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Well, you've done it. You've gone and eaten yourself into a food coma. Your belly feels stretched beyond capacity and you can barely move your limbs. The ideal solution is no doubt to surrender to a tryptophan-induced slumber until it all blows over. But since the pleasure of a gastronomic blackout isn't always an option -- your family insists on a holiday round of charades, or your friends don't feel like carrying your limp body around all night -- what's Plan B?
You probably already suspect the answer to this question involves moving your body. And you're hoping this is not the only answer.
But first, it may help to learn what's actually happening down there. We talked with Dr. Satish Rao, Director, Neurogastroenterology & GI Motility at Augusta University, to find out. "It's interesting," he begins. "'Food coma' is very much an American term. It's not used elsewhere in the world." (We use it down here, Dr. Rao!) Dr. Rao says there are three factors contributing to this singular physiological experience.
"First, you have stolen blood from the rest of the body and diverted it to the gut, to facilitate the metabolism of the food." He compares it to when you exercise, and blood in your body is diverted to your muscles, heart, and lungs to better oxygenate your blood and feed the muscles. "Literally, the reverse happens when you have overfilled your stomach," Dr. Rao says. Blood from other parts of the body, including your brain, goes to your gut to help support the activity there.
But it's not just the gathering of the blood that makes you feel lethargic. Just like when you exercise and release systemic hormones endorphin and enkephalin, your gut releases those hormones and others such as somatostatin, and Peptide YY when you eat a lot. Only instead of that runner's high, they relax you. "They make you stay quiet and additionally they slow the stomach motility and emptying, thereby prolonging the feeling of fullness," Dr. Rao says. Essentially this is the body trying to buy more time to digest the food. The gut also produces a more local hormone called ghrelin, which stimulates hunger. When you eat a lot ghrelin goes down, leaving you less inclined to eat more. Combined, the effect of the hormones and the stealing of blood are almost like a "do not disturb" sign for your body and its digestive system.
And finally, when we eat too much, it's most often high-fat and/or high-sugar food. Not too many of us feast overzealously on salad, after all. The fat, Dr. Rao says, tends to interfere with the stomach's ability to empty. "The greater the fat content, the slower the stomach empties," he says. In fact, a small amount of fat will shoot out into the bowels where it sends a message to the stomach to slow the breakdown process with the help of Peptide YY.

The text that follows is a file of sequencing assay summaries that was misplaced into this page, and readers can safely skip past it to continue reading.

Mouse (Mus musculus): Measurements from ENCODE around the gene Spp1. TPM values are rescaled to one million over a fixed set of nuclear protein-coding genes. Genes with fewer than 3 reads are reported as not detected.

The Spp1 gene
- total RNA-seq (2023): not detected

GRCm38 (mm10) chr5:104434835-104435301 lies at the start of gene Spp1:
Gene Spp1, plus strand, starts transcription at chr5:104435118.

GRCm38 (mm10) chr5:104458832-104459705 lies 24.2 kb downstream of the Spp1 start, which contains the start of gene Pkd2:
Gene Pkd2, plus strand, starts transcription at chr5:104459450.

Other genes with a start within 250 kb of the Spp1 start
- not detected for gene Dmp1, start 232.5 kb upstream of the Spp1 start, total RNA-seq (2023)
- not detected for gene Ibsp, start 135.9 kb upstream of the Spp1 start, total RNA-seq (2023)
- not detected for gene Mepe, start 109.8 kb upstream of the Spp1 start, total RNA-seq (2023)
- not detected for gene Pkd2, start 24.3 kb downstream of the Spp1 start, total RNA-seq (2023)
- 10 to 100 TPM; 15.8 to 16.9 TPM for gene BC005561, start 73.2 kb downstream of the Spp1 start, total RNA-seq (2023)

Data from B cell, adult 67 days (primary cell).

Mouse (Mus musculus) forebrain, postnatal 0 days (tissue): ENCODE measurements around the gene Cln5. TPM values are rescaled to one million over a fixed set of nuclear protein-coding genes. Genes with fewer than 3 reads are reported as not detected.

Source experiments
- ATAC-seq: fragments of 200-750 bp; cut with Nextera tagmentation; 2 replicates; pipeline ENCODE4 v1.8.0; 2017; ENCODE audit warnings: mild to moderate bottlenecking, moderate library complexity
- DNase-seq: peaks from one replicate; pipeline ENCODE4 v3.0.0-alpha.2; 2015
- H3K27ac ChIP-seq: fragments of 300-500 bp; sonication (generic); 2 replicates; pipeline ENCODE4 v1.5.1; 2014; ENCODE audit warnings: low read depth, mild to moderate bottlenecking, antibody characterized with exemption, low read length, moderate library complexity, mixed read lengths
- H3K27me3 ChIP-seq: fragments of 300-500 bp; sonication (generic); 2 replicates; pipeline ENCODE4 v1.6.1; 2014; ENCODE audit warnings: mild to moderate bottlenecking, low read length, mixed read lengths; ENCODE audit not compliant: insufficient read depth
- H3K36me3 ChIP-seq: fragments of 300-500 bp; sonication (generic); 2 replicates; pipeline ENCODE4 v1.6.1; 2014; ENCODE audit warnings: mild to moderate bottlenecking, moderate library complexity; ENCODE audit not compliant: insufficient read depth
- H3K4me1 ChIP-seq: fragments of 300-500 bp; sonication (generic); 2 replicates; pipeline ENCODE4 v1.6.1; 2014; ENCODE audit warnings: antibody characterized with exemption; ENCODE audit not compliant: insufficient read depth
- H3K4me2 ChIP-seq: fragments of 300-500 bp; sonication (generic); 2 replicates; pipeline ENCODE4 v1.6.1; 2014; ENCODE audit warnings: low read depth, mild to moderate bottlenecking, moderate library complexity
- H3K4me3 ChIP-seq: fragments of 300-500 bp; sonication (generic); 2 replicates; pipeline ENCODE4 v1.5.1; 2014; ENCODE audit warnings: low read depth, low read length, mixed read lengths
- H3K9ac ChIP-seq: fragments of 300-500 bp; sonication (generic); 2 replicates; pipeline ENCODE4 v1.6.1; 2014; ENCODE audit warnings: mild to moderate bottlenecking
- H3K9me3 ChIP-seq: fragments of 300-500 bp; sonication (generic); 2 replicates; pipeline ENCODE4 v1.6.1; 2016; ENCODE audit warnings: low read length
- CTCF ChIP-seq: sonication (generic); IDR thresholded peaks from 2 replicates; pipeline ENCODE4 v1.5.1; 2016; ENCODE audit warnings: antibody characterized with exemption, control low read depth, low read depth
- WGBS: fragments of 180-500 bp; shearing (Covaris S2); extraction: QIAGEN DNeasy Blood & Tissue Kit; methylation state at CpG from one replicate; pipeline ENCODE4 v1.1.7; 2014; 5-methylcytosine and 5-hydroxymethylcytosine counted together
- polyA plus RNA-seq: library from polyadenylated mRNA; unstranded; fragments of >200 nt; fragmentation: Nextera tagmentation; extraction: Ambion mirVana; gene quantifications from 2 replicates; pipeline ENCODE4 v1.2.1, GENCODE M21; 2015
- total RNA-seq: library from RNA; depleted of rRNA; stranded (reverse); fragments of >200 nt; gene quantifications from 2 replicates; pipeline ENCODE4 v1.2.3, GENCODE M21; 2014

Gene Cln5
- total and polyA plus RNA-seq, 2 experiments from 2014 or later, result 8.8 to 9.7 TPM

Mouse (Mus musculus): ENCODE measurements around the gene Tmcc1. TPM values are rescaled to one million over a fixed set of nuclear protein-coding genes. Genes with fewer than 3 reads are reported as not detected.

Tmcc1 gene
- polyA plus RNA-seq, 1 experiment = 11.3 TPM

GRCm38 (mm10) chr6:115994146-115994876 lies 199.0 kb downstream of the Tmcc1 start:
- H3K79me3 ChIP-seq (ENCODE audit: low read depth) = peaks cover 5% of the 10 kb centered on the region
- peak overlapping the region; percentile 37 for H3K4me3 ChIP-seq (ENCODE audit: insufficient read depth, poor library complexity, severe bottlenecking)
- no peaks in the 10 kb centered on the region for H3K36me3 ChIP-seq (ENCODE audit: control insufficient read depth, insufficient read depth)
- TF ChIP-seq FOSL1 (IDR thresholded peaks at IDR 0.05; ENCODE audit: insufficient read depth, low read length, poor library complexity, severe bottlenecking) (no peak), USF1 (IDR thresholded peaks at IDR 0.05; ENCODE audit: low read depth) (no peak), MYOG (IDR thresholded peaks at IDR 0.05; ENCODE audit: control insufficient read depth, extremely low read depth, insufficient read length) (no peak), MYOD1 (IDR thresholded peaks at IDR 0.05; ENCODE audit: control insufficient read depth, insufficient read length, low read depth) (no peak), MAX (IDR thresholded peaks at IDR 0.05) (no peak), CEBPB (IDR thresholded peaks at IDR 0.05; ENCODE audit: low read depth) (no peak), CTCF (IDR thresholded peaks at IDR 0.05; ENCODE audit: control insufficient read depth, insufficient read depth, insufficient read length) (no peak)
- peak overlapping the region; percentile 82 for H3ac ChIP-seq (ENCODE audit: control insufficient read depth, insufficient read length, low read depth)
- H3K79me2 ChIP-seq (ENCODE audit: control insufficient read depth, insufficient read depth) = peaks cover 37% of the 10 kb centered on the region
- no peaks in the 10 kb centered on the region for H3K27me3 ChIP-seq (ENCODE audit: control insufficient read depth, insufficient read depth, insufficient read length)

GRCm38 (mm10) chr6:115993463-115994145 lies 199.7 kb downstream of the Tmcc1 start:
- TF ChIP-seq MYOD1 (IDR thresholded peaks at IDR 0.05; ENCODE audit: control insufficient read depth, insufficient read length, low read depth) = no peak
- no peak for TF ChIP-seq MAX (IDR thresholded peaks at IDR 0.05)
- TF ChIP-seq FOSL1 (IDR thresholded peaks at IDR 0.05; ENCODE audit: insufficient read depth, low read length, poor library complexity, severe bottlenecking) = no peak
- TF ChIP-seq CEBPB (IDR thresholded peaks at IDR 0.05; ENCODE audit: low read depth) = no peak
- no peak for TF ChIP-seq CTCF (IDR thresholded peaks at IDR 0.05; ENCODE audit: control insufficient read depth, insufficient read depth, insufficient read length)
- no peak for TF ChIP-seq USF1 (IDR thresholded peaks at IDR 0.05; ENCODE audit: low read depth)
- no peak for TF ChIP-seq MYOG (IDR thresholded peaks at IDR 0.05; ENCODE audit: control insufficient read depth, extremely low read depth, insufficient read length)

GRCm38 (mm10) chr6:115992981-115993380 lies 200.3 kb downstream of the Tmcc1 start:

That means you're going to stay full longer, which will discourage you from eating more. A temporary imbalance between insulin and blood glucose may also contribute to this effect. It's a protective chain reaction with many moving parts that gives your body time to recalibrate and return to its resting state. Once your food has finally broken down and left the stomach, and the hormones have returned to their baseline and blood returns to the other organs, you may finally emerge from your food coma. "All of this takes time," Dr. Rao says.
So you should just stay out of your body's way and go gently into that good food coma until it all blows over (so to speak), right? Well, you could, but you don't have to. Dr. Rao and two nutritionists recommended the same remedy, and yes, this is the part you knew was coming and didn't want to hear.
"After you finish your meal, go take a 15-minute (or longer) walk," advises registered dietitian and nutrition editor for Bodybuilding.com Paul Salter. "Walking after a meal enhances transit time of food through your digestive system and helps lower blood glucose levels because more glucose is taken up by your hormones." He also recommends drinking water throughout the rest of the day to help move things along in the digestive system.
Moderate exercise will also redirect blood supply from the gut to the muscles altogether, says dietitian and Loyola Marymount University professor of health and human services Hawley Almstedt. And exercise will counter the hormones that make you sleepy. "Even small amounts of activity would activate the 'fight or flight' branch of the nervous system enabling us to feel more energetic in a few minutes," Almstedt says.
Dr. Rao agrees with the walking strategy for the same reasons. In addition there are a couple other things you can do. Papaya contains enzymes that can help break down food and move things along a little faster. You could take papaya enzymes in capsules, or even eat a little of the fruit itself.
Hot coffee will also stimulate the stomach emptying, as will tea, though to a lesser degree. And chilli pepper has that same stimulating effect. So maybe have an espresso with dessert and then take a stroll outdoors, where you can get some fresh air.
So yes, the answer is to do that thing which is what you least feel like doing in the moment. It really comes down to what you find least uncomfortable, that stuffed feeling or getting up and taking a walk. Take it one step at a time. Get your footing, pick up your coat, yell at the nearest human to go outside with you. Hell, maybe making it all the way to the door will be enough to turn things around for your digestion. Probably not, but once you've made it that far you might as well keep going. You're vowing never to eat this much again, aren't you? Sure, keep moving while you tell yourself that.